Alimony & Spousal Maintenance

Commonly known as “alimony,” spousal maintenance is an arrangement of payments from the expected income or earnings of one spouse for the support of the other following a divorce. Spousal maintenance is usually granted to the spouse that is unable to support him or herself after a Minnesota divorce or legal separation. In Minnesota, there is no magic number of years for the length of marriage that creates a necessity for required maintenance payments, but generally spousal maintenance is not common in marriages of shorter duration. Spousal maintenance can also be waived by the parties through a Karon Waiver.

Minnesota Alimony Attorneys

At Heimerl & Lammers, we realize that spousal maintenance is one of the most contentious topics involved in a divorce or legal separation. Our firm is founded on the belief that equal justice and fairness is an absolute right. As such, we are equally adept at representing both sides of the spousal maintenance coin. If you are the party that needs to receive spousal maintenance, we will work hard to obtain the proper amount of maintenance for the necessary duration of time. If you are the party that is being asked to pay spousal maintenance, we will see to it that any payments you are asked to make are fair and agreeable. Visit the following pages for more information on topics related to alimony:

Factors to Consider in Minnesota Spousal Maintenance Awards

Deciding to award or not award spousal maintenance is a delicate decision making process, one involving a number of factors, all of which have a bearing on whether or not a court decides to award maintenance. These factors can include whether the spouse seeking maintenance lacks the means to provide reasonable self-support, and whether the other spouse has the ability to pay.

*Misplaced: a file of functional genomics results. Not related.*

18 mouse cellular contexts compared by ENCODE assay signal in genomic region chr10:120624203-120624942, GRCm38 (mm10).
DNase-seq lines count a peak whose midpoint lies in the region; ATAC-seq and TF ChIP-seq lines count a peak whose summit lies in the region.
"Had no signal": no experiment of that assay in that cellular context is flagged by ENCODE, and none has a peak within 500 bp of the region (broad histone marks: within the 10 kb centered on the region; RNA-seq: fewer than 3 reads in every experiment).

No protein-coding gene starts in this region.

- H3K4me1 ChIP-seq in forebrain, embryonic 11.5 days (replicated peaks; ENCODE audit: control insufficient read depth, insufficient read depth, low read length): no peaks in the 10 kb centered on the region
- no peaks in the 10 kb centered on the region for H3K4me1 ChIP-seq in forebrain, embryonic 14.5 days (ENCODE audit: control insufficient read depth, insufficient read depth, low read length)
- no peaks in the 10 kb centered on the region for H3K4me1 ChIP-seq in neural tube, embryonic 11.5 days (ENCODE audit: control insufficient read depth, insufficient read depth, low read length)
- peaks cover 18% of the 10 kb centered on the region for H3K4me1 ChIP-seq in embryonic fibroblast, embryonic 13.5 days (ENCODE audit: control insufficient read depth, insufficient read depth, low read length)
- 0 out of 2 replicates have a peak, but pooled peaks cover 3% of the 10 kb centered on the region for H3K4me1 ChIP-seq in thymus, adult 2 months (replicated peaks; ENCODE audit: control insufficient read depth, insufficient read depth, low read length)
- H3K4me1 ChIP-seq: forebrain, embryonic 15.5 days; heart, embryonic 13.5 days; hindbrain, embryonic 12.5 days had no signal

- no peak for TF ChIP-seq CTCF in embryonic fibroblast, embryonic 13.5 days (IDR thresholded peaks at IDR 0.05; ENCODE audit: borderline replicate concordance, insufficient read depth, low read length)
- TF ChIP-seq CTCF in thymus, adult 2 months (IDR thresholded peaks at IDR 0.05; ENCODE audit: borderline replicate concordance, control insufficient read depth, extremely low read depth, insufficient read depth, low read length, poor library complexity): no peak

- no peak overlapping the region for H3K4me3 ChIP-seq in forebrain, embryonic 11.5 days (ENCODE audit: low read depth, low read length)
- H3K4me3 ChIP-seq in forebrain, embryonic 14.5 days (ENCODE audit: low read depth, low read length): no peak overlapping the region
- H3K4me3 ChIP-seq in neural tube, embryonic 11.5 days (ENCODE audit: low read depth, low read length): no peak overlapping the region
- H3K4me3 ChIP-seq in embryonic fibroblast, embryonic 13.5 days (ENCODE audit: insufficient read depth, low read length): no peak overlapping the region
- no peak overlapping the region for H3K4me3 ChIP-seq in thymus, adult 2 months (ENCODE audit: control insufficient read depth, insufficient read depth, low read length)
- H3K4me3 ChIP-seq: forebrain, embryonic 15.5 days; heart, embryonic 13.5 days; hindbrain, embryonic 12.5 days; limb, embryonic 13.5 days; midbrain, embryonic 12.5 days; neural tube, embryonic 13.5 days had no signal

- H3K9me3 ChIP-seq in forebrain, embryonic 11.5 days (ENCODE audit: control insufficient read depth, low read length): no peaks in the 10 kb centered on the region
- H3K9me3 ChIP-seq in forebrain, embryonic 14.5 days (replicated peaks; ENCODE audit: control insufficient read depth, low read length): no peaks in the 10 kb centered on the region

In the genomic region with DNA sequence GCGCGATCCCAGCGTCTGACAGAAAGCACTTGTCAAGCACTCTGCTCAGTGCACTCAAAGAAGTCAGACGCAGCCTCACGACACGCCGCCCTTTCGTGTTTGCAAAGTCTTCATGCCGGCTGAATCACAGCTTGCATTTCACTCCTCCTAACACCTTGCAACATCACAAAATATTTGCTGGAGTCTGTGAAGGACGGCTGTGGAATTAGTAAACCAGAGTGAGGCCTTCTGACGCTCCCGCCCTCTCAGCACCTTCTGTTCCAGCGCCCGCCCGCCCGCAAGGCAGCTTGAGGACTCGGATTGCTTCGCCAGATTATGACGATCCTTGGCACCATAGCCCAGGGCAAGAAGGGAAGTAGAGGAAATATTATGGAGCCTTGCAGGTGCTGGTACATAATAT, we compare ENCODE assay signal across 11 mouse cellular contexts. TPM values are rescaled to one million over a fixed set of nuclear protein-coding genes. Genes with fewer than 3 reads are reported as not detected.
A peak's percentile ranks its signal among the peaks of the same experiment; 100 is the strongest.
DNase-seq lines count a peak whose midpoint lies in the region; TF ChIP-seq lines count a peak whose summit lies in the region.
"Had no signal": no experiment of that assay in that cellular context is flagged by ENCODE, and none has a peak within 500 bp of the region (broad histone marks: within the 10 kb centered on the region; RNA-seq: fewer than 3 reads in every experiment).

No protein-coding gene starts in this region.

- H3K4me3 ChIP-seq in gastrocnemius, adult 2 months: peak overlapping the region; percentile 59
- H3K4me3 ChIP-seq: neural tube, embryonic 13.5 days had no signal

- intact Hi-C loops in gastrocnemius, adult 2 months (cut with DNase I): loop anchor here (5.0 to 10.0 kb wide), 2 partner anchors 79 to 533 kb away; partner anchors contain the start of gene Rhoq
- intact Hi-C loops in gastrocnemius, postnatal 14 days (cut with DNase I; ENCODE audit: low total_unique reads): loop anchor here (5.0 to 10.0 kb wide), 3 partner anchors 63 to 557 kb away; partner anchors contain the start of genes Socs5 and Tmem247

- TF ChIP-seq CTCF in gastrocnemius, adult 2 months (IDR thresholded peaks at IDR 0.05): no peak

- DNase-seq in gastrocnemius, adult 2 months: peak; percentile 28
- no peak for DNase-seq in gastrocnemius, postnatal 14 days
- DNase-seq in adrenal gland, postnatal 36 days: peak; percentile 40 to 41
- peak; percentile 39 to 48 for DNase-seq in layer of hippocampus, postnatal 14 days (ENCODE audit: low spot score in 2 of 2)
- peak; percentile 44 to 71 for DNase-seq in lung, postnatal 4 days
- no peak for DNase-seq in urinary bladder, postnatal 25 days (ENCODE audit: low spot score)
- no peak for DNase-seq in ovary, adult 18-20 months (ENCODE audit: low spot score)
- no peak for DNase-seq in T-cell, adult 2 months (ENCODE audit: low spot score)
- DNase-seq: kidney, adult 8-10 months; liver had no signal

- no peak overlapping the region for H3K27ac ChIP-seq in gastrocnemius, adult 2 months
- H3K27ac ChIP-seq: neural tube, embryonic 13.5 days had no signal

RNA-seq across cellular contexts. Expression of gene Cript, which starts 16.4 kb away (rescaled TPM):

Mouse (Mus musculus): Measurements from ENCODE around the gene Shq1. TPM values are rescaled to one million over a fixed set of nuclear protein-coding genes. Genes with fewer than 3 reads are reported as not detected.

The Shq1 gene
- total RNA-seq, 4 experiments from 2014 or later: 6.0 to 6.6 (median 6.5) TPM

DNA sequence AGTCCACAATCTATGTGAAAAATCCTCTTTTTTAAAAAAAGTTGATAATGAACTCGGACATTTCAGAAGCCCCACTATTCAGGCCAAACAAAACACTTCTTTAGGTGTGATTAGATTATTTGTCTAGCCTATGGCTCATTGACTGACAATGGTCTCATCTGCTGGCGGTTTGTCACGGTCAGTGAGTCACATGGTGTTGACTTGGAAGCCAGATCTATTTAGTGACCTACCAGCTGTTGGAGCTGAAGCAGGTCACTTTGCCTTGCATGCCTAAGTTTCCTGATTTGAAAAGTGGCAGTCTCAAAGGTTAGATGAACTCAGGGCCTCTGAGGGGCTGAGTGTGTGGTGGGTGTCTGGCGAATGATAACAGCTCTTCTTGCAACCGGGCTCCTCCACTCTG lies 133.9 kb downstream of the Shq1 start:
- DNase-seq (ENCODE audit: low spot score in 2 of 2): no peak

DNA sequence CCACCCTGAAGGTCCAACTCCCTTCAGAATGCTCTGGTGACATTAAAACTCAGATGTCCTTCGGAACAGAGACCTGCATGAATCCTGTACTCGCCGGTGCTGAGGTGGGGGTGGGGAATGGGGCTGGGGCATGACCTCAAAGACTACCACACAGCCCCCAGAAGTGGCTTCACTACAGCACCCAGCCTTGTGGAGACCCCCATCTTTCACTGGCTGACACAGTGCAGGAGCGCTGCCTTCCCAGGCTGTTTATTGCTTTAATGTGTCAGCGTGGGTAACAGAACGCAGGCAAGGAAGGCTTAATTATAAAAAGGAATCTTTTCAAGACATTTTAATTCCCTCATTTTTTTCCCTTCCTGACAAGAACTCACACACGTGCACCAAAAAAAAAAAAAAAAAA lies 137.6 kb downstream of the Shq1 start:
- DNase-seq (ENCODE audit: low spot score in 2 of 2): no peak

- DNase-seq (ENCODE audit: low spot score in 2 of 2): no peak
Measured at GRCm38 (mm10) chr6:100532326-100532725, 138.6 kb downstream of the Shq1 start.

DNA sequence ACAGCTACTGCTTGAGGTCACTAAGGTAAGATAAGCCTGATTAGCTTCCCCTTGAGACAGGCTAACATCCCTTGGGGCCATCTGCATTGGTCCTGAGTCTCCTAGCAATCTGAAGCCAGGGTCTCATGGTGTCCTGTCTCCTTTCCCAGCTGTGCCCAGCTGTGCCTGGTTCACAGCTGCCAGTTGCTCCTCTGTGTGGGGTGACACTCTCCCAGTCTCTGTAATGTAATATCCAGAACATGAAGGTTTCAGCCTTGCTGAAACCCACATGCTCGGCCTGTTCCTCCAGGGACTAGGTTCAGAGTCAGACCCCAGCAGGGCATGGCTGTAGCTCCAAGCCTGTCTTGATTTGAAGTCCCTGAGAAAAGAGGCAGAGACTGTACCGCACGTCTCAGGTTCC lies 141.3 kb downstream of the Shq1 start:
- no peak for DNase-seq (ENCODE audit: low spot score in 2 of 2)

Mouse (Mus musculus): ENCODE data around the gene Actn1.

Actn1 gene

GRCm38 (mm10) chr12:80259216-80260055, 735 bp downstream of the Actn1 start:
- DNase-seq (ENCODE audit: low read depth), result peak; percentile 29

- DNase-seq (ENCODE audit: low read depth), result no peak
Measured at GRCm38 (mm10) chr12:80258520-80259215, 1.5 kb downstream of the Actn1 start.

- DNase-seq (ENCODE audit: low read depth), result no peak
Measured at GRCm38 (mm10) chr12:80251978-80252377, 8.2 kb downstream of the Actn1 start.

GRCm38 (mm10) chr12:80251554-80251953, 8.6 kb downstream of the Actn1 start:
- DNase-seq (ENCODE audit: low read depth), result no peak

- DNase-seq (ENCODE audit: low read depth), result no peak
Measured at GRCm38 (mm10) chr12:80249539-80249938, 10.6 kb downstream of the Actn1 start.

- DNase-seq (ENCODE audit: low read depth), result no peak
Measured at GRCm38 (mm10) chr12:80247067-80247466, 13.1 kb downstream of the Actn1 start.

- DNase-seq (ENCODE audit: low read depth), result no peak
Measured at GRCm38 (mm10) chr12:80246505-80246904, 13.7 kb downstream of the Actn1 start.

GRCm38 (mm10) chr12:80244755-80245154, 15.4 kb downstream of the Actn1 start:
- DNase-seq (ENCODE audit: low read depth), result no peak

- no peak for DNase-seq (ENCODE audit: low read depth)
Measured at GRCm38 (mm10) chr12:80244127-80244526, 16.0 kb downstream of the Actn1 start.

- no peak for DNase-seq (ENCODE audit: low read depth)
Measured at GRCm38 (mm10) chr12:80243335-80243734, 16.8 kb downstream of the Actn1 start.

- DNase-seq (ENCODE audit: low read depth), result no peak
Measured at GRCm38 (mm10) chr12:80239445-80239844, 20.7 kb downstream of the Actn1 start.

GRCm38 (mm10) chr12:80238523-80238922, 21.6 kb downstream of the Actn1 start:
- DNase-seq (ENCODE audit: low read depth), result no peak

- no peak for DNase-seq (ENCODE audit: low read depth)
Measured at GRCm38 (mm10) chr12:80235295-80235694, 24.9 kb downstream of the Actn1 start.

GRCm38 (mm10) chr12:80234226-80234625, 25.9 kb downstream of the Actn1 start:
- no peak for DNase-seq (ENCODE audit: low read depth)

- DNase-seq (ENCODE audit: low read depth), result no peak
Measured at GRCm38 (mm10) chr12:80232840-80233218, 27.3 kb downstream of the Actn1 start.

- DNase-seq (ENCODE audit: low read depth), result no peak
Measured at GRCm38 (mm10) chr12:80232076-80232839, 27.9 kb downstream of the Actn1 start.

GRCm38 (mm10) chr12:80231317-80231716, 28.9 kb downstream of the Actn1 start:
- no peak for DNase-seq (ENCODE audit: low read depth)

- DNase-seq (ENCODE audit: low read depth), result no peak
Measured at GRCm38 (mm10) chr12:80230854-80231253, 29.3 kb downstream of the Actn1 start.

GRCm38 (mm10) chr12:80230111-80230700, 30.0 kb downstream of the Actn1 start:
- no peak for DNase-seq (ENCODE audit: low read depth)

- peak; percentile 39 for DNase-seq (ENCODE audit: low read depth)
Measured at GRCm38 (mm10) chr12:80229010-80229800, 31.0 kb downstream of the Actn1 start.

Should the court decide that spousal maintenance is required, the question then is “how much should be awarded, and for how long?” Calculating this involves considering many factors, including:

  • The financial resources of the spouse seeking maintenance and their ability to meet their personal needs independently.
  • Standard of living established during the marriage.
  • The time and effort necessary to secure sufficient education or training to enable the spouse seeking maintenance to find meaningful employment and the probability, given the spouse’s age and skills, of completing education and training and becoming fully self-supporting.
  • Loss of pay, reasonable expectation for advancement and additional employment opportunities.
  • Age and physical and emotional condition of the spouse seeking maintenance.
  • The ability of the spouse who will be paying maintenance to meet his or her needs while paying maintenance.
  • The length of the marriage as well as the length of absence from employment. For example, if the homemaker was previously educated in computer networking but hasn’t worked for the past 10 years, re-training is required to be able to recover the original earning capacity.
  • Each spouse’s contribution to the amount or value of martial property, as well as the somewhat intangible contribution of the spouse who was the homemaker.
  • The court will not consider marital misconduct in making a maintenance award.

Contact Our Minnesota Divorce Lawyers

As you can see, having competent, efficient legal representation on your side is essential if you’re facing spousal maintenance or alimony questions in Minnesota. If you have any questions about spousal maintenance, either from the paying or receiving side, contact the Minnesota divorce attorneys at Heimerl & Lammers today and let us help you throughout this difficult, complex, and emotionally-charged time. Set up your free initial consultation – 612.294.2200.